YANGON - Lawyers for Myanmar democracy icon Aung San Suu Kyi worked Monday to prepare the closing statements for her trial, a day after the ruling junta accused her of covering up an American's visit to her home.
The Nobel laureate's legal team said they hoped to meet with her this week at the notorious Insein Prison where she is being held, before the prosecution and defence present final arguments on Friday.
The 63-year-old faces up to five years in jail on charges of breaching the terms of her house arrest following an incident last month in which former US army veteran John Yettaw swam to her lakeside house.
"We will prepare this week for the final arguments in the case. We are still working on whether we will meet Daw Suu again," Nyan Win, one of her lawyers and also the spokesman for her opposition party, told AFP.
No hearings are expected in her closed trial until Friday, but Yettaw is due back in court on Monday on separate charges including immigration violations, a Myanmar official said.
On Sunday Myanmar's deputy defence minister, Major General Aye Myint, rejected foreign criticism of the trial, saying that it was an internal matter and said Aung San Suu Kyi was facing normal legal procedures.
"It is no doubt that Daw Aung San Suu Kyi has committed a cover-up of the truth by her failure to report an illegal immigrant to the authorities concerned," he told a security forum in Singapore.
Myanmar's tightly controlled state-run newspapers carried prominent reports of Aye Myint's remarks on Monday.
Aung San Suu Kyi's spokesman Nyan Win said he could not comment on the general's remarks as the trial was ongoing, adding: "The court has not given any decision yet."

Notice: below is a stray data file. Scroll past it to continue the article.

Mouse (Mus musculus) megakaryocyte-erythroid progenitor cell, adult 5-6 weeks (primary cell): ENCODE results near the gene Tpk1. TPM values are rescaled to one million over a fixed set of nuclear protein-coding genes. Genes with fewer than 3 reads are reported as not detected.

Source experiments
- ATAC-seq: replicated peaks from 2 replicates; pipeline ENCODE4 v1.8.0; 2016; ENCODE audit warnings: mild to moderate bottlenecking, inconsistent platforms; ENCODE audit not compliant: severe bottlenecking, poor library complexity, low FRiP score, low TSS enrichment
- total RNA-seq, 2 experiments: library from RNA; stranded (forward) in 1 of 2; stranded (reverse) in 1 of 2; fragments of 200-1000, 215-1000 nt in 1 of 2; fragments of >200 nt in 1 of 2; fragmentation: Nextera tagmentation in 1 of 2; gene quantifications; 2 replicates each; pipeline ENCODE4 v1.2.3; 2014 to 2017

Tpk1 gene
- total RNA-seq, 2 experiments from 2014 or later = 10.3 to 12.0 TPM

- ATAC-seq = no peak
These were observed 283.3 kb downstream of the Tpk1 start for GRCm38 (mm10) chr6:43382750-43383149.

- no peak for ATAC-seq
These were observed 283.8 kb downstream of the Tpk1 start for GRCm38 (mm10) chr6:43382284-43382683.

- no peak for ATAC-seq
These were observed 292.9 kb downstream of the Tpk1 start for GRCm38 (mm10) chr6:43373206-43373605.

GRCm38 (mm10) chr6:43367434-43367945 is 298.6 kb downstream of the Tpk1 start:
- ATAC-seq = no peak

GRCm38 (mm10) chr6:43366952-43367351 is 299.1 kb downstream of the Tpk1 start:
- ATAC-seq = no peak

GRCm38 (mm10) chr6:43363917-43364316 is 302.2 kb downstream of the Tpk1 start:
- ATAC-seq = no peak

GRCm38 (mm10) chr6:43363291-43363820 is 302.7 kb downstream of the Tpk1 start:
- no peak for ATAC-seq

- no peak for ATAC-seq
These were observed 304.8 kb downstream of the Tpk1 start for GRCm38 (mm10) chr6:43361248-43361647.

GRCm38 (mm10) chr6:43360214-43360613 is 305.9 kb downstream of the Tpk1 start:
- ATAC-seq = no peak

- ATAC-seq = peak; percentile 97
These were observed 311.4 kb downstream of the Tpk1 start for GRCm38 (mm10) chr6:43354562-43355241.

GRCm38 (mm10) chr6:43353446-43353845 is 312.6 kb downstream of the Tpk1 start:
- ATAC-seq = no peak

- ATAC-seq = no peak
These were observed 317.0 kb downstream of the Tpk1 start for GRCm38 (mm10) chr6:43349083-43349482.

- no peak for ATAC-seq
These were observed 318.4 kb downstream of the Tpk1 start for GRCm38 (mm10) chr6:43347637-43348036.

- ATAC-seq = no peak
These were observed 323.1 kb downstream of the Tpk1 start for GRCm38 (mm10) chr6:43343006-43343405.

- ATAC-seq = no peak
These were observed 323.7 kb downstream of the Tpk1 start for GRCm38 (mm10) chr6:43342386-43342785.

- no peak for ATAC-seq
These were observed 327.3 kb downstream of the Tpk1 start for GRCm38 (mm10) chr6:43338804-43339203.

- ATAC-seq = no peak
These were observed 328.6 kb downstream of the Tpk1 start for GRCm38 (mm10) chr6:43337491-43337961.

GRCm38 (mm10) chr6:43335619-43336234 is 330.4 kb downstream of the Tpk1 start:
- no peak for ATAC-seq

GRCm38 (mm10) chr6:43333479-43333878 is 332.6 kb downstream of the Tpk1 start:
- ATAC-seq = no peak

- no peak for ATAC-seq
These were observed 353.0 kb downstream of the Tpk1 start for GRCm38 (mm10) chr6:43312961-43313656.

A guilty verdict is widely expected as Myanmar's courts have a track record of handing down tough sentences to dissidents, often in secret hearings.
Aung San Suu Kyi said last week that the charges against her were "one-sided."
She accused Myanmar authorities of failing to provide proper security despite the fact that she informed them of a previous intrusion by Yettaw in November 2008.
Aung San Suu Kyi has spent 13 of the last 19 years in detention, mostly in virtual isolation at her home. Her party won Myanmar's last elections, in 1990, but the result was never honoured by the junta.
The Association of Southeast Asian Nations (ASEAN), of which Myanmar is a member, was likely to meet later Monday on the issue as the trial cast a cloud over the bloc while it tries to focus on strengthening international trade.
Thai Prime Minister Abhisit Vejjajiva, the current ASEAN chair, was trying to convene a meeting of its leaders on the sidelines of an ASEAN-Korea Summit in the South Korean island of Jeju.
The group rebuked Myanmar last month in a rare step for the organisation, which has faced international calls to use its influence on Myanmar since the country joined ASEAN in 1997.
"The failure of ASEAN to take a strong stand on Myanmar has seriously undermined the credibility of the organisation," Bridget Welsh, a Southeast Asia specialist at Johns Hopkins University in the United States, told AFP.
US President Barack Obama has described the case against Aung San Suu Kyi as a "show trial" while the European Union has reiterated calls for her immediate release.
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